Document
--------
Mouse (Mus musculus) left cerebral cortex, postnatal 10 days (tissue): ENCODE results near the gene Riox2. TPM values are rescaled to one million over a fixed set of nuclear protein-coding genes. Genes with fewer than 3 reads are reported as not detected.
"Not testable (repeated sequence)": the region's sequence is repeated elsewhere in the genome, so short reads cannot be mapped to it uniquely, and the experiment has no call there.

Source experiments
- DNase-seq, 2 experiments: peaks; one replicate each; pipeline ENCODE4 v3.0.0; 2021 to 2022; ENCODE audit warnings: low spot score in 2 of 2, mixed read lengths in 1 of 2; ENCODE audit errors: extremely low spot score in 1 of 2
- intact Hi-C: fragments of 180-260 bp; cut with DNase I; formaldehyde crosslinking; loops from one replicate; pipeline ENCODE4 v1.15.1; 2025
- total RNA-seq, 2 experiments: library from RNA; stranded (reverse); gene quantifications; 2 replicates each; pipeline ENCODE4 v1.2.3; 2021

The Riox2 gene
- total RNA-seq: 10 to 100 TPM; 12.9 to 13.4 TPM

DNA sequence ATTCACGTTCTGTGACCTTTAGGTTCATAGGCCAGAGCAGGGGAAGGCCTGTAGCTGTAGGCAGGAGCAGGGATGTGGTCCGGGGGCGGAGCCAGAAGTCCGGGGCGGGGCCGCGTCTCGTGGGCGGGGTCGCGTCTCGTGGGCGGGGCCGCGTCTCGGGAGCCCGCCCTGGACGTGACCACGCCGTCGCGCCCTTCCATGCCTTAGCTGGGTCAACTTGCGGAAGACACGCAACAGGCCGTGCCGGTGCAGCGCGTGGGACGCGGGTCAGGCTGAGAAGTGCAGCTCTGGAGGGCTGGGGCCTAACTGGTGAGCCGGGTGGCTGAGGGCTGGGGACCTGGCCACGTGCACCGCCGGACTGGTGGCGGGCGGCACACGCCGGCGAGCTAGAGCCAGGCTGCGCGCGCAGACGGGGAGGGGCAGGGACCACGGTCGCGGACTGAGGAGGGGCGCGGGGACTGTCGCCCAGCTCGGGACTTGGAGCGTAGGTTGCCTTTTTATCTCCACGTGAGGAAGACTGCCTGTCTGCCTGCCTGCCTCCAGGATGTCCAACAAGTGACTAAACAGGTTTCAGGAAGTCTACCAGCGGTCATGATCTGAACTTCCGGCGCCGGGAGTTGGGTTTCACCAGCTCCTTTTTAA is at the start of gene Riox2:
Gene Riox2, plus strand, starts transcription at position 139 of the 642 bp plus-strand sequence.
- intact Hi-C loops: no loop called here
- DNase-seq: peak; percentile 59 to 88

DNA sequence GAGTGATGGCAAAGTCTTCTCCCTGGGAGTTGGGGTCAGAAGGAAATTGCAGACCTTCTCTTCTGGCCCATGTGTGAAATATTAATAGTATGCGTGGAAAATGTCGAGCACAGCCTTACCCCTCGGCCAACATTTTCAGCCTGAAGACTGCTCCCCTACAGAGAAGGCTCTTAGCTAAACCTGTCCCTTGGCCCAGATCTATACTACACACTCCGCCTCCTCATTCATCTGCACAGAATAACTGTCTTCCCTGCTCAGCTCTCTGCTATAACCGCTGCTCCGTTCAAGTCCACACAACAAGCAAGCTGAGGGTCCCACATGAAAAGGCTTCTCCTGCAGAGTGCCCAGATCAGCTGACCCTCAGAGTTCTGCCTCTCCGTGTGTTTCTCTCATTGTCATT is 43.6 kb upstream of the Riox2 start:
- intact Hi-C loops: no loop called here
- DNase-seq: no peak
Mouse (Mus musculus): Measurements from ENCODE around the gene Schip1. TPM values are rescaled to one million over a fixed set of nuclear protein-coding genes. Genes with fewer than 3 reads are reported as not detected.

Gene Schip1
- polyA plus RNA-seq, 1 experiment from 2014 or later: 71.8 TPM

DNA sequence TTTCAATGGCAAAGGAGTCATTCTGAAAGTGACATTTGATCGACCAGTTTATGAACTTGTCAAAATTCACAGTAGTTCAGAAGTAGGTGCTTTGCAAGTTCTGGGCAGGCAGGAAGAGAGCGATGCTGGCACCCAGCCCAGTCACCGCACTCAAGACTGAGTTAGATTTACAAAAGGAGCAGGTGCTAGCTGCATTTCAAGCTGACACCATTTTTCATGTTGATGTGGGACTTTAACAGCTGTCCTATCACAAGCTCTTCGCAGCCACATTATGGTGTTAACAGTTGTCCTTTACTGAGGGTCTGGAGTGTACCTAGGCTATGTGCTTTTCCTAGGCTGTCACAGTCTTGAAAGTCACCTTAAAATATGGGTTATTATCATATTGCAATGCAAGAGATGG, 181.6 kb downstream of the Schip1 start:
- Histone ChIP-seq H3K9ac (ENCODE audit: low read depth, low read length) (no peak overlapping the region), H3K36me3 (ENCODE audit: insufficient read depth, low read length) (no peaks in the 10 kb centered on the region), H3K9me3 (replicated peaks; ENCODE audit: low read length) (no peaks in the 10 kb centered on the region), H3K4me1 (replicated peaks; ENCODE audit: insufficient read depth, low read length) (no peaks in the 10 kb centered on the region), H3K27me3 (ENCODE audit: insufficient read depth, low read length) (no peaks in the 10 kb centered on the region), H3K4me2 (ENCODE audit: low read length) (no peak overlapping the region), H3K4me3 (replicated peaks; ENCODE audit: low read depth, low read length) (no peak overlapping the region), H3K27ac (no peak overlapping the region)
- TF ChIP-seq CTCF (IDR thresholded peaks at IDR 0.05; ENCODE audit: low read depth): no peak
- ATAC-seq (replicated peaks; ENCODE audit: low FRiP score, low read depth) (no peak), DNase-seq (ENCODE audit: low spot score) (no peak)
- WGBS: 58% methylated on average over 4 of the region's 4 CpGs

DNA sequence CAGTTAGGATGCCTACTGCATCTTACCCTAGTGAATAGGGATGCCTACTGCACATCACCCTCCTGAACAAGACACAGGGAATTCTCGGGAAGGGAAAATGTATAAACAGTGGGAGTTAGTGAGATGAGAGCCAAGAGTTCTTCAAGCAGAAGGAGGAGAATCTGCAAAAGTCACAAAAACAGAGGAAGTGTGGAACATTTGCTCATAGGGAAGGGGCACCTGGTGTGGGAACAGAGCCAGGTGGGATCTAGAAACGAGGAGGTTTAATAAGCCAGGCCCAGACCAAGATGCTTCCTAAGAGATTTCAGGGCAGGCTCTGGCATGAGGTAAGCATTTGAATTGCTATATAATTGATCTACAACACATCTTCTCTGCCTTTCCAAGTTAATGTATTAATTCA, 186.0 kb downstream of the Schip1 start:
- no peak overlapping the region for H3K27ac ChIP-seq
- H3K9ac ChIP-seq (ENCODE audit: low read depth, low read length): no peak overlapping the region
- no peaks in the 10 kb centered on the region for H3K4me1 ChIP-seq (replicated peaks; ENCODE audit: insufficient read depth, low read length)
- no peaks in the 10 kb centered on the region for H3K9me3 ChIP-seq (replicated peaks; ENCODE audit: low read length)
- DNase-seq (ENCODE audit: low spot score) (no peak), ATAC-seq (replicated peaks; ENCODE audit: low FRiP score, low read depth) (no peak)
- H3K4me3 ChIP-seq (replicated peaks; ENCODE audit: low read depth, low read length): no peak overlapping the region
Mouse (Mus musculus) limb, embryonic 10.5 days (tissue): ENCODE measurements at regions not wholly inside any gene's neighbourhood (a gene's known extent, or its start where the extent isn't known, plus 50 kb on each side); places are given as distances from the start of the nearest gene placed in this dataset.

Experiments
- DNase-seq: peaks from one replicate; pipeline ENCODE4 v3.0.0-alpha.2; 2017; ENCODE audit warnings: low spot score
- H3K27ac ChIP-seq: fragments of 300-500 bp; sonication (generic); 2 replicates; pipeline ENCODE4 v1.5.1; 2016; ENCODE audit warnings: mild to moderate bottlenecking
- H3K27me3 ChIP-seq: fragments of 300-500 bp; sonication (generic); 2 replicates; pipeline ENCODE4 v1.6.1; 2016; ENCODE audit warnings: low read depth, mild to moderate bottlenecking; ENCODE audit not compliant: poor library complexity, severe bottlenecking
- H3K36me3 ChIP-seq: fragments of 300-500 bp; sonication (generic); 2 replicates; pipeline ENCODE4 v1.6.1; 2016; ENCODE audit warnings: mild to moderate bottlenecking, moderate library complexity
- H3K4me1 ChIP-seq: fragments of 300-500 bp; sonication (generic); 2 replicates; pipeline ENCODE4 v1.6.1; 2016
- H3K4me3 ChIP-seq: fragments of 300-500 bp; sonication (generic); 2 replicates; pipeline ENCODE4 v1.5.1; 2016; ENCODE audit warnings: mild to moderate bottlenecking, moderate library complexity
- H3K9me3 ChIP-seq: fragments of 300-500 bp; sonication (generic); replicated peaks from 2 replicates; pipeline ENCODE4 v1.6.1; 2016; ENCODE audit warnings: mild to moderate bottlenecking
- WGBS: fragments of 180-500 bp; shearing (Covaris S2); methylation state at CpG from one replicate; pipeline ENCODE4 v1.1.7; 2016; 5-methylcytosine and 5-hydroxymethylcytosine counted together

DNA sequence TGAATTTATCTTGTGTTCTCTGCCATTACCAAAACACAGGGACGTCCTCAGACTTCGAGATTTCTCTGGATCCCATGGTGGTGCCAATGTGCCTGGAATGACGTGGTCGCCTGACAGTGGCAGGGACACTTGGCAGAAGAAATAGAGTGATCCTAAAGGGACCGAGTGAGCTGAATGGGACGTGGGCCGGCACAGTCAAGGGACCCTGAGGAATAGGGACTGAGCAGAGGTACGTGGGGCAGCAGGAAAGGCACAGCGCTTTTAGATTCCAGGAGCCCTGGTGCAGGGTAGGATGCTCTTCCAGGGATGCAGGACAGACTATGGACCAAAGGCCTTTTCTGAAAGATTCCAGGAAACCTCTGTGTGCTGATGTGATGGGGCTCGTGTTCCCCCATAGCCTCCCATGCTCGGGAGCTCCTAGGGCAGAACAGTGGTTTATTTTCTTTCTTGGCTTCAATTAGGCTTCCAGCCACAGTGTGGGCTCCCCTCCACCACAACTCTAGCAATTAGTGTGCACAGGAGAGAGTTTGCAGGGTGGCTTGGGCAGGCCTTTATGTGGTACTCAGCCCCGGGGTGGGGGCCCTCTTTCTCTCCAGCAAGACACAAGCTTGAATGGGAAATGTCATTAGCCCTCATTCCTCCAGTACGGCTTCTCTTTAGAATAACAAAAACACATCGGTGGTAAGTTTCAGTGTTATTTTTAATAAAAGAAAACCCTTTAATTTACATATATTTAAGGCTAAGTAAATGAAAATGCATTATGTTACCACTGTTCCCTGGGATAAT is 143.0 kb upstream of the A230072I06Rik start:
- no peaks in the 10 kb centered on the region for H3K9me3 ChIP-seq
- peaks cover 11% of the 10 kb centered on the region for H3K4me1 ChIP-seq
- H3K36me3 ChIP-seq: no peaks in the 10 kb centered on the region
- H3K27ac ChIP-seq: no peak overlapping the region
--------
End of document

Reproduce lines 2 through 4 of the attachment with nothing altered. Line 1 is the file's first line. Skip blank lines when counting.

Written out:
"Not testable (repeated sequence)": the region's sequence is repeated elsewhere in the genome, so short reads cannot be mapped to it uniquely, and the experiment has no call there.

Source experiments
- DNase-seq, 2 experiments: peaks; one replicate each; pipeline ENCODE4 v3.0.0; 2021 to 2022; ENCODE audit warnings: low spot score in 2 of 2, mixed read lengths in 1 of 2; ENCODE audit errors: extremely low spot score in 1 of 2